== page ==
Maybe the industry needed a new trend to market to the kiddies, or maybe that Z-Boys movie made skaters want to get back to their roots. Whatever the case, it’s undeniable that pool skating is the hottest ticket in town. Every mag is doing the token pool cover, whereas a year ago, pools got about as much coverage as Tom Penny. Skateparks are making sure a bowl is included in the design, preferably concrete with pool coping and tiles. Shops are stocking the shelves with wider boards and trucks, bigger wheels, and the softgoods that go along with the lifestyle. Even Jamie Thomas, a quintessential street skater, has his most recent Circa ad frontside rocking a loveseat. Is it just a trend, or is there more to it?
NorCal mag Concussion has always focused on pools, ditches, and gnarly tranny in general, and is standard browsing material in pool-skating circles. Senior Editor Davoud Kermaninejad was a perfect–and thankfully accessible–authority on the appeal of pool skating, but even he had difficulty putting it into words. “It’s one of those things that you have to do, and then you’ll get it,” he says. “It looks a lot easier than it is.”
The formidable challenges of backyard pools– tight transitions and rough, overhanging coping are what create rewarding sessions. Factor in the truth that no two pools are alike, and you’ve got an endless search mission. It may take half the day to clean it out, but that’s part of the satisfaction. You might find a peanut, a capsule, a kidney, a square, a roman; it might have a loveseat, a deathbox, a ladder, or stairs.
Then there’s the danger element. Aside from smacking your head on solid concrete, you have to think about the police, irate homeowners, vigilante neighbors, and hefty fines. For pool skaters, the risks equal the thrills. “Many people will never actually get to skate a real backyard pool,” Kermaninejad explains, “and will live their lives thinking the pool at the Vans park they skated counts as a real pool, which it most certainly does not.”
Speaking of the Vans parks, they’ve managed to include concrete pools with real coping since they began opening their parks in 1998, years ahead of the current trend. “Skaters told us they wanted them, and we thought they would be popular with those coming out to skate,” says Vans’ Chris Overholser. “It’s hard to find a good pool to skate, especially a cement pool with real coping.”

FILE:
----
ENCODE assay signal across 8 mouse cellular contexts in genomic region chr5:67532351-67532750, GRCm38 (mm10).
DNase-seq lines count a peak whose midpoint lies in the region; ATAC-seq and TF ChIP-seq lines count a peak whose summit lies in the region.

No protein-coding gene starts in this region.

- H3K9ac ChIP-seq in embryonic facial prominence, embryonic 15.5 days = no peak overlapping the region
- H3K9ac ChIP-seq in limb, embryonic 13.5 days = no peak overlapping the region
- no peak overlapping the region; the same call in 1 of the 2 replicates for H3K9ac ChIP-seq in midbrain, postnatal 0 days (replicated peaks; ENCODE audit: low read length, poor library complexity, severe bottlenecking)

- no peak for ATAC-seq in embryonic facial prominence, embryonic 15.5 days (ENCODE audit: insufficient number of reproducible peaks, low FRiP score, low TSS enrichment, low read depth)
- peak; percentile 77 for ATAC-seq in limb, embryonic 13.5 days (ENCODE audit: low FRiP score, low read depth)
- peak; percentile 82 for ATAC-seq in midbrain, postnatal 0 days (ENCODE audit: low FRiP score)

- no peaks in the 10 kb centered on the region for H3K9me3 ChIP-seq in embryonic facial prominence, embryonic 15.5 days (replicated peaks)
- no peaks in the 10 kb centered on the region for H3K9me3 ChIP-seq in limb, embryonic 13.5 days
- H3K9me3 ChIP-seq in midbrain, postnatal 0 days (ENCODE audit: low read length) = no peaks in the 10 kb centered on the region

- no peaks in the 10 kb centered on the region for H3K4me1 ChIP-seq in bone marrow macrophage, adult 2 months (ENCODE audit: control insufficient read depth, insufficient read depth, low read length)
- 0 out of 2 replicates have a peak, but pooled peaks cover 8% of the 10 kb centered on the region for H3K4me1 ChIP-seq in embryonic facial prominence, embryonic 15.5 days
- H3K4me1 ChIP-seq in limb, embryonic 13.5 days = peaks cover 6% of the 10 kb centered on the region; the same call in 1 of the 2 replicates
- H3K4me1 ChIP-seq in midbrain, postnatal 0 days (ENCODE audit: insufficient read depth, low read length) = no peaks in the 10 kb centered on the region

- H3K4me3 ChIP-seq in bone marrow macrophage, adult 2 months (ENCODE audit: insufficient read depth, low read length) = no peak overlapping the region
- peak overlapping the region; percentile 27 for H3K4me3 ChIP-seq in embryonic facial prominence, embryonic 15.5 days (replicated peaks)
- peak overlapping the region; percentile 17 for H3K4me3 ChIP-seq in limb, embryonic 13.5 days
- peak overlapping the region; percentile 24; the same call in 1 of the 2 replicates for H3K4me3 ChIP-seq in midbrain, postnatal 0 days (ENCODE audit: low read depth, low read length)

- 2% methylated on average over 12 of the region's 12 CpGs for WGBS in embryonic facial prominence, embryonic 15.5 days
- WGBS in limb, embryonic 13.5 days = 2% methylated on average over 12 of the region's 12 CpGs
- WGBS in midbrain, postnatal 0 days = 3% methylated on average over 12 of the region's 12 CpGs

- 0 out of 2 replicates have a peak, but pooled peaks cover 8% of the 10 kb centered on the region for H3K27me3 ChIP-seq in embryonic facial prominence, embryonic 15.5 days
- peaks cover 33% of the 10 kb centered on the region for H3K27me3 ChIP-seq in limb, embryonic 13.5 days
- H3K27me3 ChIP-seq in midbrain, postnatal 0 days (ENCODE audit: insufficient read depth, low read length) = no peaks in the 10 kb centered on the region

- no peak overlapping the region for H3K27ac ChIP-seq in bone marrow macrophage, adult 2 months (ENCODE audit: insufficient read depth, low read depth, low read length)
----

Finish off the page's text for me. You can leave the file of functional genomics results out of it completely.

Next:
So it boils down to each individual–put in the recon work and reap the benefits of a pad-free private session, or pad up, shell out a few bucks, and skate a smooth pool with no fear of trespassing tickets. You decide.
Shops around the country have noticed the increased interest in pool skating in all facets of their sales. San Diego’s Pacific Drive skate shop reported the typical pool setup was a Black Label or 151 deck–8.25 or 8.5 inches wide–60 mm Spitfires and Independent 146s. Cal’s Pharmacy in Portland similarly cited steeper concaved Black Label and Anti-Hero decks, 57 or 58 mm Spitfires, and Indy 146s as the axe of choice. Seven Ply in Westerly, Rhode Island, although not a pool-skating hotbed, reported a lot of Black Label sales as well.
Pacific Drive Manager Bill Thompson has also noticed more pool skating in the videos: “The guys who normally skate vert, now they’ll put ’em in a pool, too.” Rune Glifberg’s part in Flip’s Sorry comes to mind, and Matt at Seven Ply commented that Tony Trujillo’s part in In Bloom has gotten a lot of younger kids stoked on pools. Will Tony Hawk be next?
In regard to softgoods, mesh hats specifically have been hot around the country. “Look at how every skate company makes them (mesh hats) now because of pool dudes,” says Thompson. At Pacific Drive, it’s difficult to quantify the impact of sales due to actual pool-skating customers since skate fashion is all the rage, but Thompson puts it into perspective: “Pool skaters tend to be older guys who definitely don’t have Mom’s and Dad’s money likke the little kids, but they’re more down to buy stuff ’cause they really love it.” Much like the hip-hop phase of the mid 90s and the punk phase that’s currently hot, the shops realize the mainstream pool phenomenon is just running its course. “This stuff will sell until it goes back to something else–hip-hop or punk,” Thompson comments nonchalantly. “Until pool skating isn’t ‘cool’ anymore.”
What do the true pool skaters have to say about this? Well, aside from Osama Bin Laden, these are the toughest guys to get a hold of in the world. They’re not itching for coverage, they just want to skate the damn pools. Concussion’s videographer Dave Amell even relayed a story of how John Lucero called him desperate for some Wade Speyer footage he might have because it’s so rare. Luckily, Al Partanen was tracked down to shed some light on the subject: “Most of the guys who skate pools have nine-to-five jobs and do it after work or make missions with their crews on the weekends.” True enough, considering Speyer’s day job as a truck driver.
Maybe it’s the fact that great pools are sometimes only skateable for one day and there’s no time to wait for a filmer or photographer. Or maybe it’s because video and photos will never be able to translate how impossible a Neil Heddings air or Tony Trujillo layback really is in an empty swimming pool. Regardless, pool skating will go on after the industry no longer deems it en vogue, and the true pool skaters will probably never know it happened.